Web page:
I wrack this riddle about myself
full miserable, my very own experience.
I can speak it—
what I endured in misery,
after I was grown, both new and old,
none greater than now. Always I suffered
the torment of my wracked ways. (ll. 1-5)

My lord departed at first, from his tribe here
over the tossing of waves—
I watched a sorrow at dawn
wondering where in these lands
my chieftain might be.
Then I departed myself to venture,
seeking his followers, a friendless wayfarer
out of woeful need. (ll. 6-10)

They insinuated, the kinsmen of that man,
by secret thought, to separate us two
so that we two, widest apart in the worldly realm,
should live most hatefully—and it harrowed me. (ll. 11-14)

My lord ordered me to take this grove
for a home — very few dear to me
in this land, almost no loyal friends. (ll. 15-17a)

Therefore my mind so miserable —
than I met a well-suited man for myself
so misfortunate and mind-sorrowing,
thought kept close, plotting a crime. (17b-20)

Keeping cheery, we vowed quite often
that none but death could separate us. (21-23a)

That soon changed…

it’s now as if it had never been —
our friendship. I must, far and near,
endure the feuding of my dearly beloved. (ll. 23b-26)

My husband ordered me anchored
in a woody grove, under an oak-tree
within this earthen cave.
Ancient is the earth-hall:
I am entirely longing— (27-29)

Dark are the valleys, the mountains so lofty,
bitter these hovels, overgrown with thorns.
Shelters without joy. So many times here
the disappearance of my husband
seizes me with a stewing. (ll. 30-33a)

All my friends dwell in the dirt,
I loved them while they lived,
now guarding their graves,
when I go forth alone
in the darkness of daybreak
under the oak-tree
outside this hollowed earth. (ll. 33b-36)

There I may sit a summer-long day,
where I can weep for my exiled path,
my many miseries—therefore I can never
rest from these my mind’s sorrowings,
not from all these longings
that seize me in my living. (ll. 37-41)

A young man must always be sad at heart,
hard in the thoughts inside,
also he must keep a happy bearing —
but also breast-cares, suffering never-ending grief— (ll. 42-45a)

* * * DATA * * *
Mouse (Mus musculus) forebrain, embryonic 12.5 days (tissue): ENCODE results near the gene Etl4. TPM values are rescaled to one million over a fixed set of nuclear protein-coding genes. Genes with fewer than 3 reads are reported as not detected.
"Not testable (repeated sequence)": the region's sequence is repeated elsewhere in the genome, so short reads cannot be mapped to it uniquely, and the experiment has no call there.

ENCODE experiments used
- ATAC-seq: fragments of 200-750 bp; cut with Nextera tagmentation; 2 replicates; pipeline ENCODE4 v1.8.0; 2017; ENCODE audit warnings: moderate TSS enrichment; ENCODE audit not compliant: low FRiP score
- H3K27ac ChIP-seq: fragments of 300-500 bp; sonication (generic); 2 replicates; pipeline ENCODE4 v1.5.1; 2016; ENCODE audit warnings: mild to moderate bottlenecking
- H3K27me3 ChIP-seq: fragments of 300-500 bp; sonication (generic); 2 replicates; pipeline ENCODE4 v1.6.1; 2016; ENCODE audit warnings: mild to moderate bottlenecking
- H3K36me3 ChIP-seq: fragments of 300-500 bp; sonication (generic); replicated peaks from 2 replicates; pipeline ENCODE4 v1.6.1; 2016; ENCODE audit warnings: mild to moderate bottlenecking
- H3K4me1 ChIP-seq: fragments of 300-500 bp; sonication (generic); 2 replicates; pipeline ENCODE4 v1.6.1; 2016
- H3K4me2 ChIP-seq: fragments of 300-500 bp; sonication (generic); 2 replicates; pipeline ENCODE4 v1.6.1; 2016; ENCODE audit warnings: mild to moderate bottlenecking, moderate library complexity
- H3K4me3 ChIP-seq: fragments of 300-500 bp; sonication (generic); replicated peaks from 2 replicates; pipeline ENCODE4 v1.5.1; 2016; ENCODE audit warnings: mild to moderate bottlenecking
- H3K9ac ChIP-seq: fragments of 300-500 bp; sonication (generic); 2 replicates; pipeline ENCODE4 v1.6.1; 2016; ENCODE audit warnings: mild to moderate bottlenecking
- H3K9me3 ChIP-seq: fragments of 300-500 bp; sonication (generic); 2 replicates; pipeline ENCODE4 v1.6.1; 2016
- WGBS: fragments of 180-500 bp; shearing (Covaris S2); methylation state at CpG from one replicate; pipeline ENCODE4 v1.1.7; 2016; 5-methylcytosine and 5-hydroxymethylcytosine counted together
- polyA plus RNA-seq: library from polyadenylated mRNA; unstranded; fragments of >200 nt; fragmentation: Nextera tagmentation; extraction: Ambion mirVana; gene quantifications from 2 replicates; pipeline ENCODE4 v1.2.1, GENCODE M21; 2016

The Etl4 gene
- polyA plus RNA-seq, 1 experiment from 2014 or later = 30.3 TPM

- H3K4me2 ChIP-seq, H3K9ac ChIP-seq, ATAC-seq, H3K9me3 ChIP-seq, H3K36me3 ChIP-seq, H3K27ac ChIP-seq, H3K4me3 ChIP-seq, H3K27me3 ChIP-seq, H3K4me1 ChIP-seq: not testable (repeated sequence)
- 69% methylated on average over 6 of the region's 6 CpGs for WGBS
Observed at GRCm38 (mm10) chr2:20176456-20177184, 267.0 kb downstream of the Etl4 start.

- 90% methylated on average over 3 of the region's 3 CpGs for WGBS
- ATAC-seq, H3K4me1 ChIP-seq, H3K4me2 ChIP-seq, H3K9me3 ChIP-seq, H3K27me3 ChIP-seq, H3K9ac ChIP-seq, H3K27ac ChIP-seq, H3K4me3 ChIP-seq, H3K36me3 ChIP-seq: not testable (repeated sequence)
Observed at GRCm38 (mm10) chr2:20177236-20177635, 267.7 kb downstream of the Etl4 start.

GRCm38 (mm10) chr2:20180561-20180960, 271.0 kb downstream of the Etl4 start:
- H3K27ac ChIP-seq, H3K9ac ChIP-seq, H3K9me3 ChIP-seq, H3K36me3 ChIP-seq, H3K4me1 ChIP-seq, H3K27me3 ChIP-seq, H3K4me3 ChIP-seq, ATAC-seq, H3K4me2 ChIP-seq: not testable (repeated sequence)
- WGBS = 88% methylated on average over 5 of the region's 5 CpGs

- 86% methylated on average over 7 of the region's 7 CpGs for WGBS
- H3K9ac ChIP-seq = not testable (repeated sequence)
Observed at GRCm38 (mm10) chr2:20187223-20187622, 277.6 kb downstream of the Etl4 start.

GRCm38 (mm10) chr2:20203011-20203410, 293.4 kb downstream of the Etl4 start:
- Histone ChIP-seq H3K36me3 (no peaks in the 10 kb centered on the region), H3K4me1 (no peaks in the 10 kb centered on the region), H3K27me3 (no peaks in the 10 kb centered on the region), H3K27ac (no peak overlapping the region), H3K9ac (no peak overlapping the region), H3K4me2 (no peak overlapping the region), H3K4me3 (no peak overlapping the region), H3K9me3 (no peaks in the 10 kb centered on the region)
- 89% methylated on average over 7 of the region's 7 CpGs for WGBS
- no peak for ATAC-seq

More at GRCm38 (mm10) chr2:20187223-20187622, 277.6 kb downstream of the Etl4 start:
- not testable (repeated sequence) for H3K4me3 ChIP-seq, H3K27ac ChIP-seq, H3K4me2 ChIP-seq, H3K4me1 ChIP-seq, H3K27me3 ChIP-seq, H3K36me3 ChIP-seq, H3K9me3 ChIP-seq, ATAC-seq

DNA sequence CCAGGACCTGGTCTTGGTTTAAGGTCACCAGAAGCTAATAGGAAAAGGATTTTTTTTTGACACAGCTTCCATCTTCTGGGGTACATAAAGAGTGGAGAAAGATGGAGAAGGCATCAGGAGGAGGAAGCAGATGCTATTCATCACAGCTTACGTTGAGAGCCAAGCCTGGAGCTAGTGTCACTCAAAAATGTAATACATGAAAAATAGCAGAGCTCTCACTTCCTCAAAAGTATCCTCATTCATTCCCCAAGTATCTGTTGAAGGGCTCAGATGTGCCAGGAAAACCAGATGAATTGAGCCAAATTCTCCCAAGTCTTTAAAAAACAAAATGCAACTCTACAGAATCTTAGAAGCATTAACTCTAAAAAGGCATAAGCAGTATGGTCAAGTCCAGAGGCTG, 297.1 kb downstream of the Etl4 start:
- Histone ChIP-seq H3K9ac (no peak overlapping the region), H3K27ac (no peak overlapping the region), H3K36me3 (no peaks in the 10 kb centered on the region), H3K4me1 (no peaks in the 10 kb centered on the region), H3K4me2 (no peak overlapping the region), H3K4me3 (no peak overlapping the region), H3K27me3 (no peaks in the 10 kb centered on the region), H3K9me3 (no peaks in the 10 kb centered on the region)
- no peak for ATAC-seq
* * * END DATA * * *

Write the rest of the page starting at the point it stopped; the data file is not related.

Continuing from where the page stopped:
May he depend only upon himself
for all his worldly pleasures.
May he be stained with guilt far and wide,
throughout the lands of distant folk,
so that my once-friend should sit under the stony cliffs,
rimed by storms, my weary-minded ally,
flowed around by waters in his dreary hall. (ll. 42-50a)

My former companion may know a great mind-sorrow—
remembering too often his joyful home. (ll. 50b-52a)

Woe be to that one who must
wait for their beloved with longing. (ll. 52b-53)

 

 

Comments

  • Dr. Hostetter,

    Is this your translation? I’m working on a paper and was looking for translations to compare to the one in the Norton anthology I have.

    • Hi Thalia,

      I’m guessing you have been assigned this for a class, as I have been receiving a few inquiries possibly from your classmates. I’ll tell you what I told them:

      The poem does not have an obviously historical or mythological references, though it is definitely allusive. We do not have an author identified, nor even a precise date of composition. It’s not even totally certain to pair with it “The Husband’s Message” that also appears in the Exeter Book. The story is vague and incomplete, of course. A character, identified as a woman, is some sort of exile situation after a doomed liaison with a man. This may or not be meant to be literally taken. One could argue she is a metaphor of the soul seeking its bridegroom in Christ, but that’s not necessary. Most clear, is that this is contemplation of great loss, and the narrator seeks a way to reconcile her loss and learn to move on and keep living. In this way it resembles the other so-called “elegies” of the Exeter Book, like “Wulf and Eadwacer”, “The Wanderer”, and “The Seafarer” (which you can find on my site).

      If you want my advice, try not to get hung up on the narrative possibilities suggested in the poem, and think more about the way it makes you feel and what wisdom it seems to impart.

  • I think that her husband and all her friends are dead, she is alone with only her thoughts waiting for her time to come.

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